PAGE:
So far, our comparison of electronegativities has been limited to left and right comparisons within a period and vertical comparisons within a group. Sometimes you have to make comparisons of elements that are not both in the same period or both in the same group. One way is simply to look up values for electronegativities of the elements you are comparing. Another way of remembering how the electronegativities of nonmetals compare is by using the word FONClBrISCHP. It has a spelling that corresponds with the symbols of many of the nonmetals in decreasing order of electronegativity. F for fluorine, O for oxygen, N for nitrogen. Those are the 3 most electronegative elements. Chlorine is very close behind nitrogen, perhaps they are tied. Then comes bromine, iodine, followed by sulfur, carbon, hydrogen, and phosphorus. So FONClBrISCHP is a very useful word in helping you remember the order of the electronegativities of the nonmetals.

We can use electronegativity to predict and explain the polarity of bonds between pairs of atoms.

For example, the bond between hydrogen and chlorine is a polar covalent bond because chlorine is significantly more electronegative than hydrogen so chlorine has a stronger pull on the electrons than does hydrogen. The bond between carbon and oxygen is also a polar covalent bond because oxygen is more electronegative than carbon. The bond between two hydrogen atoms is a nonpolar covalent bond because each atom has the same electronegativity. Because the electronegativities of chlorine and bromine are only slightly different, the bond between them is slightly polar.
H-Cl polar
C-O polar
H-H nonpolar
Cl-Br slightly polar




Take some time now to determine the polarity of the bonds shown in exercise 27 in your workbook. The answers follow.



P-F is a polar bond. F-F is a nonpolar bond. H-O is a polar bond. H-C is a slightly polar bond. There is not much difference between the electronegativities of hydrogen and carbon. C-C is a nonpolar covalent bond. If you had trouble with any of those be sure to check with an instructor to figure out why.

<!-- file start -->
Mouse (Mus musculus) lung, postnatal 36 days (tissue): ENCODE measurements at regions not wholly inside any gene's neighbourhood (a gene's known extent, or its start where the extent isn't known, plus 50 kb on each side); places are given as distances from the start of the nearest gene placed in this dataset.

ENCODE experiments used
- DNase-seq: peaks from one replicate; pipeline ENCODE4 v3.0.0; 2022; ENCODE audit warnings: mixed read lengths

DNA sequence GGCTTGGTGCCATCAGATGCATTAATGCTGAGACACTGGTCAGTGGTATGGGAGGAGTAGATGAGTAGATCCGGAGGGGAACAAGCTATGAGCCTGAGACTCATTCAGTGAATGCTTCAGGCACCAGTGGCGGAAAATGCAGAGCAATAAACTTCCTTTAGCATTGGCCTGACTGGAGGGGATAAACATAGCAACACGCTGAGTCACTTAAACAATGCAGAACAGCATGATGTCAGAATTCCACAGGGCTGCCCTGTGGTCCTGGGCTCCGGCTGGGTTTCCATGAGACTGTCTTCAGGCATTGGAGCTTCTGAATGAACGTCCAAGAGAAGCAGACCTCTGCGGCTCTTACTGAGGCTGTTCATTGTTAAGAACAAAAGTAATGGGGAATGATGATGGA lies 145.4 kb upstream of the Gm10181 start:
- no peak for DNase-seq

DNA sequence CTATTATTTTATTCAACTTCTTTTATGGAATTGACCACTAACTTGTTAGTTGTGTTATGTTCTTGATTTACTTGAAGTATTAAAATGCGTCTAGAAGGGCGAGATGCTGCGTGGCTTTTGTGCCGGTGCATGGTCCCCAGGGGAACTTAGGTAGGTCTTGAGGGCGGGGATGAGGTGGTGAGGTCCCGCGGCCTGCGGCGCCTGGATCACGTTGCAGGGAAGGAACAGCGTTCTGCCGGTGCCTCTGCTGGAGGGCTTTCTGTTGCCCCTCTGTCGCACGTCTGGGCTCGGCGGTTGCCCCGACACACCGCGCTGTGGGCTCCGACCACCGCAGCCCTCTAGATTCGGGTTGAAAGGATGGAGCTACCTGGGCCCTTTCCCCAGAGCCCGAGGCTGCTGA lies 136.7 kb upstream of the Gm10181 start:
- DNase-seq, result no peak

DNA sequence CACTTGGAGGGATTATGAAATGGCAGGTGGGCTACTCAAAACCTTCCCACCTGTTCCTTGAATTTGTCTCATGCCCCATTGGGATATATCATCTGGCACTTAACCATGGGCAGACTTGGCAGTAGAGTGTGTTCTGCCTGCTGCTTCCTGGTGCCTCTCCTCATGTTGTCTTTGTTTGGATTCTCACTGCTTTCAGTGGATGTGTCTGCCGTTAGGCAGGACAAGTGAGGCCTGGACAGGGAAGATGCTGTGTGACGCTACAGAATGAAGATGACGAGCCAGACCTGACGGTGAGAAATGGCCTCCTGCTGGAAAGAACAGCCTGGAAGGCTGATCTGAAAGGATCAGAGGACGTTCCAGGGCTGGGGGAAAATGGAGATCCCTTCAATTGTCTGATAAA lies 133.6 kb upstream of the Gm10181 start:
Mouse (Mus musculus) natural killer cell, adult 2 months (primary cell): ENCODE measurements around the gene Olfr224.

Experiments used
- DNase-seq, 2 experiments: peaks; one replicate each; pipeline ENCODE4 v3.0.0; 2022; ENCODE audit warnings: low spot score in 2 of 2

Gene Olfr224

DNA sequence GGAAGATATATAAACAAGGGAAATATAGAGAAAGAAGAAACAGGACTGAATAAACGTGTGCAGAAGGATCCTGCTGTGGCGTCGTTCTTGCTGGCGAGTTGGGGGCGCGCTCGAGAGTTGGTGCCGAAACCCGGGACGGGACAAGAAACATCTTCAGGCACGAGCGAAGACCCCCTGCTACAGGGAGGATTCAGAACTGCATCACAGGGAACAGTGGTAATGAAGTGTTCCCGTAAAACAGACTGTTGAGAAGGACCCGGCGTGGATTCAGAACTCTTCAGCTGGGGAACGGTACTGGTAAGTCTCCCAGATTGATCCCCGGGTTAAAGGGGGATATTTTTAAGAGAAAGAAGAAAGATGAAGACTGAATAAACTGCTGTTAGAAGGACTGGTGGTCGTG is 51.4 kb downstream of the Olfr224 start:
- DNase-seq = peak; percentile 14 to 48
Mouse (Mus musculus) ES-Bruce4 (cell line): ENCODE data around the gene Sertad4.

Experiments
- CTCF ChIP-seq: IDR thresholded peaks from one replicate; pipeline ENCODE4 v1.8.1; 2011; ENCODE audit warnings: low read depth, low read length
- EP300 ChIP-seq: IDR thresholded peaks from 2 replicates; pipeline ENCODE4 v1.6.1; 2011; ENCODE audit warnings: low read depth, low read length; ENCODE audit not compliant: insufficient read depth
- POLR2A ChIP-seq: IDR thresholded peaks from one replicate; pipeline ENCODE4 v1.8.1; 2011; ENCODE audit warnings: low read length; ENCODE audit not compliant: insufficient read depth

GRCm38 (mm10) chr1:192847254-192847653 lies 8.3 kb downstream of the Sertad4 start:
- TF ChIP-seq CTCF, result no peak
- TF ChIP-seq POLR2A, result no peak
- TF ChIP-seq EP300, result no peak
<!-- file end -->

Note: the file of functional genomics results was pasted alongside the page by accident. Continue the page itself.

Comparing Covalent and Ionic Bonding

Let's push some of these ideas a bit further. By looking at electronegativity we can talk about gradations in metallic and nonmetallic character. Although there are many inconsistencies, we can generalize that metals have low electronegativities (generally below 2) and nonmetals have high electronegativities (generally above 2). We can also generalize about ionic and covalent bonding in this way. Covalent bonding results when there is a small difference in the electronegativities of the two elements. Ionic bonding results when there is a very large difference in electronegativities between the two elements. Some chemists set the dividing line between a small difference and a large difference at about 1.7 to 1.9.

If we select pairs of elements, such as those shown here (and also in example 28 in your workbook), and compare how different their electronegativities are, you get a wide range of differences. Consequently, you get a gradation of bond types. Not just covalent and ionic, but nonpolar covalent, slightly and very polar covalent, slightly ionic and very ionic. Covalent and ionic bonding can be viewed as extremes on a continuum rather than just different types of bonds. As differences between electronegativities become larger, the bonds become more ionic. As the differences become smaller, the bonds become more covalent.
covalent F-F nonpolar covalent
Cl-F slightly polar covalent
H-F very polar covalent
ionic Ag-F slightly ionic
K-F very ionic


This approach works well if one or both of the elements is a nonmetal. In the next portion of this lesson we will look at what happens when the bonding involves just metal atoms.